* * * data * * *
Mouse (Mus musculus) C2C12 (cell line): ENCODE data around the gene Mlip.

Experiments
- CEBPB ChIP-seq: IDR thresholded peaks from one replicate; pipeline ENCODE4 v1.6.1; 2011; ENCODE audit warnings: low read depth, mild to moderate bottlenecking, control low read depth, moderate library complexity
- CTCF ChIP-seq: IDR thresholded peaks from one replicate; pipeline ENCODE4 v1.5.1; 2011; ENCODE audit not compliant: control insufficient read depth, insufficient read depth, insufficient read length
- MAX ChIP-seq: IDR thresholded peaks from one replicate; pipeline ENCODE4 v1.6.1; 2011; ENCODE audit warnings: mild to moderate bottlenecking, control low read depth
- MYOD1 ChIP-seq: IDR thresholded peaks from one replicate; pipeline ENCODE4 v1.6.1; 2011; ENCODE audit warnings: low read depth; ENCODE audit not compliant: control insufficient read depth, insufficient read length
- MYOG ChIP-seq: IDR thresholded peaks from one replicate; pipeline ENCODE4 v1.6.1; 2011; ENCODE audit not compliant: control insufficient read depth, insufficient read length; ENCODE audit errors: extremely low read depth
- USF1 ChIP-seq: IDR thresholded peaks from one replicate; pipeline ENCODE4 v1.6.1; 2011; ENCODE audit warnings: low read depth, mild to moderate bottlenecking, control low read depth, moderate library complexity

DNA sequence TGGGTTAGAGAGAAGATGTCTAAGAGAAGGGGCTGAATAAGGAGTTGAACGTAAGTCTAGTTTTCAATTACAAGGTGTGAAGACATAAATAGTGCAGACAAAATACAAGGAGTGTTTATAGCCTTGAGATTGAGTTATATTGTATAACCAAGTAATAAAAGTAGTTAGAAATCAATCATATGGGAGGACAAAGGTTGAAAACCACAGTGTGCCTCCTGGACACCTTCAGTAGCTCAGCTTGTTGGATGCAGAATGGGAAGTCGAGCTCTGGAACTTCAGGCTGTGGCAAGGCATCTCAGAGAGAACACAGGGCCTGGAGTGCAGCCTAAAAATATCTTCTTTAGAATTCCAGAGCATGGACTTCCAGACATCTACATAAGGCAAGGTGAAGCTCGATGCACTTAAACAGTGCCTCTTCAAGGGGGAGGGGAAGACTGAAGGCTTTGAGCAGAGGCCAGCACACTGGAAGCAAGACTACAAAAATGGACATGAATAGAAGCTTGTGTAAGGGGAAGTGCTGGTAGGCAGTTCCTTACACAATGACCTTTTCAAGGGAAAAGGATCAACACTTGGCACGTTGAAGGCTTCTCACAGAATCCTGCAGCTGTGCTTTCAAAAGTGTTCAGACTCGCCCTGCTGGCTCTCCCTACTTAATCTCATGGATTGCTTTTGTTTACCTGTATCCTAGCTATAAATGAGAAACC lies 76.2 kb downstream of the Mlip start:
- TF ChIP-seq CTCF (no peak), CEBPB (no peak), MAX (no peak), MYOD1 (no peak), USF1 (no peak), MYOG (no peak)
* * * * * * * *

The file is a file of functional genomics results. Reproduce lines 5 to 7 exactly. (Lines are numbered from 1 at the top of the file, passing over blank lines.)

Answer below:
- MAX ChIP-seq: IDR thresholded peaks from one replicate; pipeline ENCODE4 v1.6.1; 2011; ENCODE audit warnings: mild to moderate bottlenecking, control low read depth
- MYOD1 ChIP-seq: IDR thresholded peaks from one replicate; pipeline ENCODE4 v1.6.1; 2011; ENCODE audit warnings: low read depth; ENCODE audit not compliant: control insufficient read depth, insufficient read length
- MYOG ChIP-seq: IDR thresholded peaks from one replicate; pipeline ENCODE4 v1.6.1; 2011; ENCODE audit not compliant: control insufficient read depth, insufficient read length; ENCODE audit errors: extremely low read depth